Beneath their feet
Production in 2008 and 2009 totalled just over 66,000oz using stockpiles, ore from the open pit and material excavated during underground development. The decision to go underground was not difficult as the open pit, by no means exhausted, did not have the potential to increase reserves. ‘Our drilling confirmed mineralisation with good grades at depth and, as a result, our focus in the past two years has been to plan for underground working,’ explains Dickson.
The underground mining method applied will be long-hole stoping using mechanised mining methods. For the open pit, five-metre benches using standard drill, blast and load are used. Total ore production is slated at 3,200t per day for 350 days per year.
Gold-Ore’s consultants Wardell Armstrong International (WAI) reviewed the mineralisation prior to their work in determining a JORC-compliant resource estimate. The resource calculations by WAI are based on historic records and drilling undertaken by Gold-Ore, which confirmed earlier results.
In 2007, around 3,000m of drilling in a number of holes, all intersected granodiorite-hosted gold mineralisation north of the present open pit, with values up to 10g/t. In 2009, a further 1,027m confirmed gold four kilometres to the northeast, although in a different style of mineralisation. These data were used to revise the resources and reserves determined by WAI in March, splitting them into surface and underground resources (see table).
Wardell Armstrong International used Datamine software and indicator kriging, incorporating all drill data up to March 2009 – a total of 4,475 drill holes with a nominal spacing of 30m. Mineable resources were also calculated using actual operating costs at Bjorkdal and Mine2-4D software for mine design, with an economic cut-off grade of 0.45g/t at a gold price of US$806/oz.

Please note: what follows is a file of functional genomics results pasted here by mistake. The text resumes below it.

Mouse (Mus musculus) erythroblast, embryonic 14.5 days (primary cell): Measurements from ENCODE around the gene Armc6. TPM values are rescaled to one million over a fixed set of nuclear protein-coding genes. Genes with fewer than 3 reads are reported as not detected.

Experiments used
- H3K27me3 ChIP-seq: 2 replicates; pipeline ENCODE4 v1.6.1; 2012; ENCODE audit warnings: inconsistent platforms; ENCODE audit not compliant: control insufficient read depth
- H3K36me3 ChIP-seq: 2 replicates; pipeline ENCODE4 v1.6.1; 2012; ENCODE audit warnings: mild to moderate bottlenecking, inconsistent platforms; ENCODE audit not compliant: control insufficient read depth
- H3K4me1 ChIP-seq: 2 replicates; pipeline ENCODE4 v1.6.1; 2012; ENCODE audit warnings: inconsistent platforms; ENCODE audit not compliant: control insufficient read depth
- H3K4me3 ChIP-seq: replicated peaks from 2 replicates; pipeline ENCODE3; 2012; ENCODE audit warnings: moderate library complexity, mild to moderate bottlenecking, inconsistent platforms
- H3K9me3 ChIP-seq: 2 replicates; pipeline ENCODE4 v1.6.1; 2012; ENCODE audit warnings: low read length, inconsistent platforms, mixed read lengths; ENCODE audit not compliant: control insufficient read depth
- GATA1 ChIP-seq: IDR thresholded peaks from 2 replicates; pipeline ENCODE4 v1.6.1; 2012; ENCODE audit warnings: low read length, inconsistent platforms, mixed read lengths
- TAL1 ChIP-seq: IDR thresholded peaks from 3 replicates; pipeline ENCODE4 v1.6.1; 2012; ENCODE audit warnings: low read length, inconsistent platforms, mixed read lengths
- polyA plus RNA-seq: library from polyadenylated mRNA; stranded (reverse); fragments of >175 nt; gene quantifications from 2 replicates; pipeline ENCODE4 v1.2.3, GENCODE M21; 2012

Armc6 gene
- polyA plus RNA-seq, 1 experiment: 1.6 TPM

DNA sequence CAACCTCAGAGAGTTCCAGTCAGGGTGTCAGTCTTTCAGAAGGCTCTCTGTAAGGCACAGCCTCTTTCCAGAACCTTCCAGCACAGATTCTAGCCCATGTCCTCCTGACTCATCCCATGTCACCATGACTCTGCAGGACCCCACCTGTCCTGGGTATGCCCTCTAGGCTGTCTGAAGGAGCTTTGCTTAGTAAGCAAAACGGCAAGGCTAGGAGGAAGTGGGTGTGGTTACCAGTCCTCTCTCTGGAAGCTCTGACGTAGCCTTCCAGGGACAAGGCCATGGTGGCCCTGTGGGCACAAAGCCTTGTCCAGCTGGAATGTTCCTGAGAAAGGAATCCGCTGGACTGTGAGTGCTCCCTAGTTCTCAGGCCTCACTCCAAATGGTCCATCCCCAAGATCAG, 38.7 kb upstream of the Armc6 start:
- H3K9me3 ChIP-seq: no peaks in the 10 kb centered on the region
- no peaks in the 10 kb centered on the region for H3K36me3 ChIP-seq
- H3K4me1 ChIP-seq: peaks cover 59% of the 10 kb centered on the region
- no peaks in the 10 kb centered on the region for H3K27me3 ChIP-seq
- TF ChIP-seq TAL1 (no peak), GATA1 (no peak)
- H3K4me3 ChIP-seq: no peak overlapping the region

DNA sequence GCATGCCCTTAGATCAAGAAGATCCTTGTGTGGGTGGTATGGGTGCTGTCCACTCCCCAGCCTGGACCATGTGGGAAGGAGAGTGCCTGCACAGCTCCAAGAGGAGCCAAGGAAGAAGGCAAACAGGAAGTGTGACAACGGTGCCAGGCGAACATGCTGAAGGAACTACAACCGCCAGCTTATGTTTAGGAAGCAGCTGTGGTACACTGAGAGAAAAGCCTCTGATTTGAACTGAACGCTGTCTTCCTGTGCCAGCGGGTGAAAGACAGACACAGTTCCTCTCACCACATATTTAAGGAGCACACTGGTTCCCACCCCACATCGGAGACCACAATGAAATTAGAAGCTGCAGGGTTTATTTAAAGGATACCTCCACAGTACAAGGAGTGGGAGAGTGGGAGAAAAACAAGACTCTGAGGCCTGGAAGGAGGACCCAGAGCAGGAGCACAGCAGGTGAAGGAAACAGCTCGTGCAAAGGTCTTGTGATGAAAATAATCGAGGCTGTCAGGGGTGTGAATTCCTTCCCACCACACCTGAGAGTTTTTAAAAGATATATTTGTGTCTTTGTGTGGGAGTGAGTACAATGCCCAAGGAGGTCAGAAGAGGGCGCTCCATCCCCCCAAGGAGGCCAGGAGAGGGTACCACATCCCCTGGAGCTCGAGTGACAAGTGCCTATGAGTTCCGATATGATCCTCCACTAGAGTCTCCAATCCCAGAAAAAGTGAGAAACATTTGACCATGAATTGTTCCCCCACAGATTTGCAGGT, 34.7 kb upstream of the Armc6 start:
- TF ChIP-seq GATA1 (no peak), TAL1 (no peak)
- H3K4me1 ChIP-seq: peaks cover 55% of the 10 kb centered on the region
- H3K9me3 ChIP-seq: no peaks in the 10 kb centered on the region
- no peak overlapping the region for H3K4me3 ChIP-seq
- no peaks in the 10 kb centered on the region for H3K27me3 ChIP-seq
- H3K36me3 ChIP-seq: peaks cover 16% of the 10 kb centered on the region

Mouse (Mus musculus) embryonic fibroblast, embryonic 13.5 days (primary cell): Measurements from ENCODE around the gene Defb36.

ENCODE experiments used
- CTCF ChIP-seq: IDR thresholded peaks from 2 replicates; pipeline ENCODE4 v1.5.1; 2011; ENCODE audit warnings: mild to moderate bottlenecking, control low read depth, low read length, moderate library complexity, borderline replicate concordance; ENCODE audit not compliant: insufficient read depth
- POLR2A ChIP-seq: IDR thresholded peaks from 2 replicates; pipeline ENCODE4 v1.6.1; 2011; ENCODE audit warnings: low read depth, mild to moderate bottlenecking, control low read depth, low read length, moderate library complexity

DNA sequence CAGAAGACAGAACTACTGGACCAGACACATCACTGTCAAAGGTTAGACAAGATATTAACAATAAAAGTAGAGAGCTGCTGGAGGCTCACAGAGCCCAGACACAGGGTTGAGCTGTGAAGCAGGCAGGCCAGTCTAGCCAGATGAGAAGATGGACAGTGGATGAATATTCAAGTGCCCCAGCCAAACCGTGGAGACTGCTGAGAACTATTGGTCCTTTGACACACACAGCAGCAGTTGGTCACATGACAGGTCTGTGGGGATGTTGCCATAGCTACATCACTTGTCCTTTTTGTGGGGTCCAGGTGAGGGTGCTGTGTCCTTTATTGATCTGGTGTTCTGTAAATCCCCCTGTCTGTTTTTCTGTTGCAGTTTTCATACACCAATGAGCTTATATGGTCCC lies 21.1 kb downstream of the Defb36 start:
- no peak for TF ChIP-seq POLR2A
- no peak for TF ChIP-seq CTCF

Processing to ore at Bjorkdal involves simple crushing and grinding followed by gravity separation and flotation. The ore is crushed to <10mm fragments and ground to less than 1.2mm for loading onto two in-series Deister shaking tables. Tailings are re-ground. In 2009, a Knelson concentrator was installed to improve recovery. Tailings from the tables and Knelson are then passed to flotation cells with a 60% pulp density where the concentrate is thickened to a filter cake.
Dickson explains, ‘Investment in Bjorkdal provided Gold-Ore with an operating mine and concentrator in a mining-friendly operating environment. The relative simplicity of the ore entails minimal environmental impact (no cyanide), and the mine and plant generate significant cash flow. Our exploration and underground development work have proved additional resources and indicated a lot more, providing comfort for our investors’.
Gold-Ore Resources Corporate Headquarters, Suite 1140-625 Howe Street, Vancouver, British Columbia, Canada, V6C 2T6. Tel: +1 604 687 8884. Website: www.goldore.ca